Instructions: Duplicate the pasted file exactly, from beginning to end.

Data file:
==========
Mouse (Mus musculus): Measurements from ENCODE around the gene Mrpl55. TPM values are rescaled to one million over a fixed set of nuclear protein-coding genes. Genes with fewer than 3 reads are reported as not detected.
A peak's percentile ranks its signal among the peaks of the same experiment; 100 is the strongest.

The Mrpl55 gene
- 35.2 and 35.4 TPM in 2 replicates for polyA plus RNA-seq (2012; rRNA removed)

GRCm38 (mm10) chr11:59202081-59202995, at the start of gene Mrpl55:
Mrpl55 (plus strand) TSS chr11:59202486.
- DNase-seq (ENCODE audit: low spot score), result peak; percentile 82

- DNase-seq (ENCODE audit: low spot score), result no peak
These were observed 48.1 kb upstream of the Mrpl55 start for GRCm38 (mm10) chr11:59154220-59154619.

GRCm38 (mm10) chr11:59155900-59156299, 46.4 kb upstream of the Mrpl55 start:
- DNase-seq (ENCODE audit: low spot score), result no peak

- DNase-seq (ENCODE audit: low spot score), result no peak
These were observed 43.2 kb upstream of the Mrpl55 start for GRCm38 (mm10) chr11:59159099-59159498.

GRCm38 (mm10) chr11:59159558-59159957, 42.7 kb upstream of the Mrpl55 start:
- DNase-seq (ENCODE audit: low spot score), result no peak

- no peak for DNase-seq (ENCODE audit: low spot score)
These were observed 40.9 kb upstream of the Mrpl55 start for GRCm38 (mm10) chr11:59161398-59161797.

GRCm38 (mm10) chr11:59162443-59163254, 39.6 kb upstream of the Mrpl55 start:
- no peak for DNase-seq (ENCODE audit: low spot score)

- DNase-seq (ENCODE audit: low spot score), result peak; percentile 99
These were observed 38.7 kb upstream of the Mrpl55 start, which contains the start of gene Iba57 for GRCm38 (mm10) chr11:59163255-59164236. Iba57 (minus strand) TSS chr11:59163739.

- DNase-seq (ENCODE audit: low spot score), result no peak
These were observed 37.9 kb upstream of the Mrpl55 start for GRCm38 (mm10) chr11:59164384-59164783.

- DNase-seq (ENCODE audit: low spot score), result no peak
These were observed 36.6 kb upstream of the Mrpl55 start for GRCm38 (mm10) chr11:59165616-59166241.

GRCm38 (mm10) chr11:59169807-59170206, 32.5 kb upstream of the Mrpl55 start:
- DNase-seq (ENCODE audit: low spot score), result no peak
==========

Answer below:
Mouse (Mus musculus): Measurements from ENCODE around the gene Mrpl55. TPM values are rescaled to one million over a fixed set of nuclear protein-coding genes. Genes with fewer than 3 reads are reported as not detected.
A peak's percentile ranks its signal among the peaks of the same experiment; 100 is the strongest.

The Mrpl55 gene
- 35.2 and 35.4 TPM in 2 replicates for polyA plus RNA-seq (2012; rRNA removed)

GRCm38 (mm10) chr11:59202081-59202995, at the start of gene Mrpl55:
Mrpl55 (plus strand) TSS chr11:59202486.
- DNase-seq (ENCODE audit: low spot score), result peak; percentile 82

- DNase-seq (ENCODE audit: low spot score), result no peak
These were observed 48.1 kb upstream of the Mrpl55 start for GRCm38 (mm10) chr11:59154220-59154619.

GRCm38 (mm10) chr11:59155900-59156299, 46.4 kb upstream of the Mrpl55 start:
- DNase-seq (ENCODE audit: low spot score), result no peak

- DNase-seq (ENCODE audit: low spot score), result no peak
These were observed 43.2 kb upstream of the Mrpl55 start for GRCm38 (mm10) chr11:59159099-59159498.

GRCm38 (mm10) chr11:59159558-59159957, 42.7 kb upstream of the Mrpl55 start:
- DNase-seq (ENCODE audit: low spot score), result no peak

- no peak for DNase-seq (ENCODE audit: low spot score)
These were observed 40.9 kb upstream of the Mrpl55 start for GRCm38 (mm10) chr11:59161398-59161797.

GRCm38 (mm10) chr11:59162443-59163254, 39.6 kb upstream of the Mrpl55 start:
- no peak for DNase-seq (ENCODE audit: low spot score)

- DNase-seq (ENCODE audit: low spot score), result peak; percentile 99
These were observed 38.7 kb upstream of the Mrpl55 start, which contains the start of gene Iba57 for GRCm38 (mm10) chr11:59163255-59164236. Iba57 (minus strand) TSS chr11:59163739.

- DNase-seq (ENCODE audit: low spot score), result no peak
These were observed 37.9 kb upstream of the Mrpl55 start for GRCm38 (mm10) chr11:59164384-59164783.

- DNase-seq (ENCODE audit: low spot score), result no peak
These were observed 36.6 kb upstream of the Mrpl55 start for GRCm38 (mm10) chr11:59165616-59166241.

GRCm38 (mm10) chr11:59169807-59170206, 32.5 kb upstream of the Mrpl55 start:
- DNase-seq (ENCODE audit: low spot score), result no peak